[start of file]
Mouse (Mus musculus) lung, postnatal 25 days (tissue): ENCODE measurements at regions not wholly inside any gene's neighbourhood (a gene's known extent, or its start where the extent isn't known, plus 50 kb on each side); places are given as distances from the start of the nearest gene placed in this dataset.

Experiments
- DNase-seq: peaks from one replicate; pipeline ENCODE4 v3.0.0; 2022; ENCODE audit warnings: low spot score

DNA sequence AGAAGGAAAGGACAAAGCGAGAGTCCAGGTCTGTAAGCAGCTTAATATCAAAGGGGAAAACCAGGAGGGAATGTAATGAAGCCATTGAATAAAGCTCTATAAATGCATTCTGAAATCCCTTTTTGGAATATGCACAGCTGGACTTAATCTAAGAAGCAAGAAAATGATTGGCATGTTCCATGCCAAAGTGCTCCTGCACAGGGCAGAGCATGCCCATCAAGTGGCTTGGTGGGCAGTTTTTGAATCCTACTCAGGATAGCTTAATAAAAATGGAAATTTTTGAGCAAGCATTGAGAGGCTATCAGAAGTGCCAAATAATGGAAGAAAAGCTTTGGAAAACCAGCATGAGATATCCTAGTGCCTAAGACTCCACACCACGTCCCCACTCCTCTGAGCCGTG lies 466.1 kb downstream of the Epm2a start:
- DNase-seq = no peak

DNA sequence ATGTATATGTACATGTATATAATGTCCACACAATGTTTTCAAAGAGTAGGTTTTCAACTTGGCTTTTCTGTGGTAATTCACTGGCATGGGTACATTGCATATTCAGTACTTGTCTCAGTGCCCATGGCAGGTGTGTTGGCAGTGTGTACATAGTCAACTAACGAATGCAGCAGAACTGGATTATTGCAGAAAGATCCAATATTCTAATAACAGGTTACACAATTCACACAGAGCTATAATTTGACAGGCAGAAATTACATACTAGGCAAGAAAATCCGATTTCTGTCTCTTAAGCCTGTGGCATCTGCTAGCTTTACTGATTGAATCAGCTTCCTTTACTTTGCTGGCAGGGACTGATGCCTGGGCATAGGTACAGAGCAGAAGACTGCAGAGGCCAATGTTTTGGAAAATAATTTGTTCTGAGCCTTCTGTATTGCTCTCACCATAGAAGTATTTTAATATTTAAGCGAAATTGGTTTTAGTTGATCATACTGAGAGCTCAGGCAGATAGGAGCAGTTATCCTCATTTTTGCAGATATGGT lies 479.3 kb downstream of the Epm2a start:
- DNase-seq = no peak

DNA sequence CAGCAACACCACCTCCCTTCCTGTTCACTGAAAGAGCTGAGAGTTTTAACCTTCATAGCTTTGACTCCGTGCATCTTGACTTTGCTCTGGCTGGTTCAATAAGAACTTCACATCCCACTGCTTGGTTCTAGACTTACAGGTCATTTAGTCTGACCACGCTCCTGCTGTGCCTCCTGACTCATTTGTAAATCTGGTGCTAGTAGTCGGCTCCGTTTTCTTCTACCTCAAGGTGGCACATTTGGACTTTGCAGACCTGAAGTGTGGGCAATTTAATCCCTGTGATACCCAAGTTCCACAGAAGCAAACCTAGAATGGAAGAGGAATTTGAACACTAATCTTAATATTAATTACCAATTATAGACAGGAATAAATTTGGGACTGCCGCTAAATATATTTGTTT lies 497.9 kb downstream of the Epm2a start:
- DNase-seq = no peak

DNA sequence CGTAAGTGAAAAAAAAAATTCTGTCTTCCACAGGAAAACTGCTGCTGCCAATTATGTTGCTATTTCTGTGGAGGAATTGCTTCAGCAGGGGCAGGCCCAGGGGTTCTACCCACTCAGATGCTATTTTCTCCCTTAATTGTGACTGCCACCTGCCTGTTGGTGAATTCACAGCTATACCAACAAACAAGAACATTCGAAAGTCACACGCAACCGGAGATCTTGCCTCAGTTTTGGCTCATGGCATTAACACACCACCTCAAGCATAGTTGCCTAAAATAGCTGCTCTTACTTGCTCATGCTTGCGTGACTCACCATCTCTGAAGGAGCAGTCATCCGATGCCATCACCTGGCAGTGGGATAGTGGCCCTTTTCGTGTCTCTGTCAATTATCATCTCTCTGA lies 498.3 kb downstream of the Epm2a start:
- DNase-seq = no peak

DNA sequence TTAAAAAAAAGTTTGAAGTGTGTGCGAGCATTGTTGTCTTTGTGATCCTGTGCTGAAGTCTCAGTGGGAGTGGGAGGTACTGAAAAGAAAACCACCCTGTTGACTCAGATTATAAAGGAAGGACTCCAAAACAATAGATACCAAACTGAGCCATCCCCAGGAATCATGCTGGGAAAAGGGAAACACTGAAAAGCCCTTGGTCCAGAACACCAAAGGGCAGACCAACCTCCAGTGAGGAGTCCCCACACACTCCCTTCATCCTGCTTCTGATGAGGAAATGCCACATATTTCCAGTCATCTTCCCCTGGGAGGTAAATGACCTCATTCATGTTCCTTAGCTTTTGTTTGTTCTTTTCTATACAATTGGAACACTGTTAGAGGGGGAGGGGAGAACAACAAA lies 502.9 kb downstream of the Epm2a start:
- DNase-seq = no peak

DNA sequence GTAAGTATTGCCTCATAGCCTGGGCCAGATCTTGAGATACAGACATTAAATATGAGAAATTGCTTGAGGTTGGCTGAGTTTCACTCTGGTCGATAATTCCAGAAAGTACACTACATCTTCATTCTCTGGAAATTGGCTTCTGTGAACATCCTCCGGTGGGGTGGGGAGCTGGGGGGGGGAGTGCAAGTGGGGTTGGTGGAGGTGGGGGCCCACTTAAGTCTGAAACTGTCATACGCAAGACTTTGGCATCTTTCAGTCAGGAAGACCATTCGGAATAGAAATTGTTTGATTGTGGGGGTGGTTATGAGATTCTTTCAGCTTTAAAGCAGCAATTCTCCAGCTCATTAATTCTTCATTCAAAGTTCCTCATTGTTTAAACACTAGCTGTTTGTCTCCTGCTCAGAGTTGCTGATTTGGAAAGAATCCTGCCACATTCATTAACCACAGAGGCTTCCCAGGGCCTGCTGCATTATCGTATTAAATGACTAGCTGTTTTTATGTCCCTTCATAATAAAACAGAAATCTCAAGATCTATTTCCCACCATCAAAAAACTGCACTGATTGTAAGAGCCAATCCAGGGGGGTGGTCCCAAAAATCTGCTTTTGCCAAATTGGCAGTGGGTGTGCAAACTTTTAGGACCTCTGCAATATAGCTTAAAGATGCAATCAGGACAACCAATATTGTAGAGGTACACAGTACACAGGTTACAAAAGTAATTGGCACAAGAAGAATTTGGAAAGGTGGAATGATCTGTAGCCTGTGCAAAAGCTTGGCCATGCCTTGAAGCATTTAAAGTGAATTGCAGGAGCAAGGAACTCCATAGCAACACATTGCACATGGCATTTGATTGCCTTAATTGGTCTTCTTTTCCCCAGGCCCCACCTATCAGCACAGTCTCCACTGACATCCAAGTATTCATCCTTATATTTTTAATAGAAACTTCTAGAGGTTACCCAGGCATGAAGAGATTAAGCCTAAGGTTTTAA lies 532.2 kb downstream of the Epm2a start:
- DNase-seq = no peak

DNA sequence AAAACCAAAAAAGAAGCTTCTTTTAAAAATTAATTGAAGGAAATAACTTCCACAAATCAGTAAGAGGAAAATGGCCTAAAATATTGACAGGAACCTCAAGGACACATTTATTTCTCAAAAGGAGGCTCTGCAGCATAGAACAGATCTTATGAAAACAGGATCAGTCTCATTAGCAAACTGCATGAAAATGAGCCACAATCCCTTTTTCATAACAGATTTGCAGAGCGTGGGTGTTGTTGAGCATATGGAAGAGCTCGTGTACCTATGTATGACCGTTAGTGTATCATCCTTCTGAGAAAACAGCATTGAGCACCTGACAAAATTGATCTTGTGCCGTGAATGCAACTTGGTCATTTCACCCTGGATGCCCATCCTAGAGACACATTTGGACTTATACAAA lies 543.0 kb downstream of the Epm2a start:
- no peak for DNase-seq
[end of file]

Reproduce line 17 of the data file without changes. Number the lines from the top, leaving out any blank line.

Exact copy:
- no peak for DNase-seq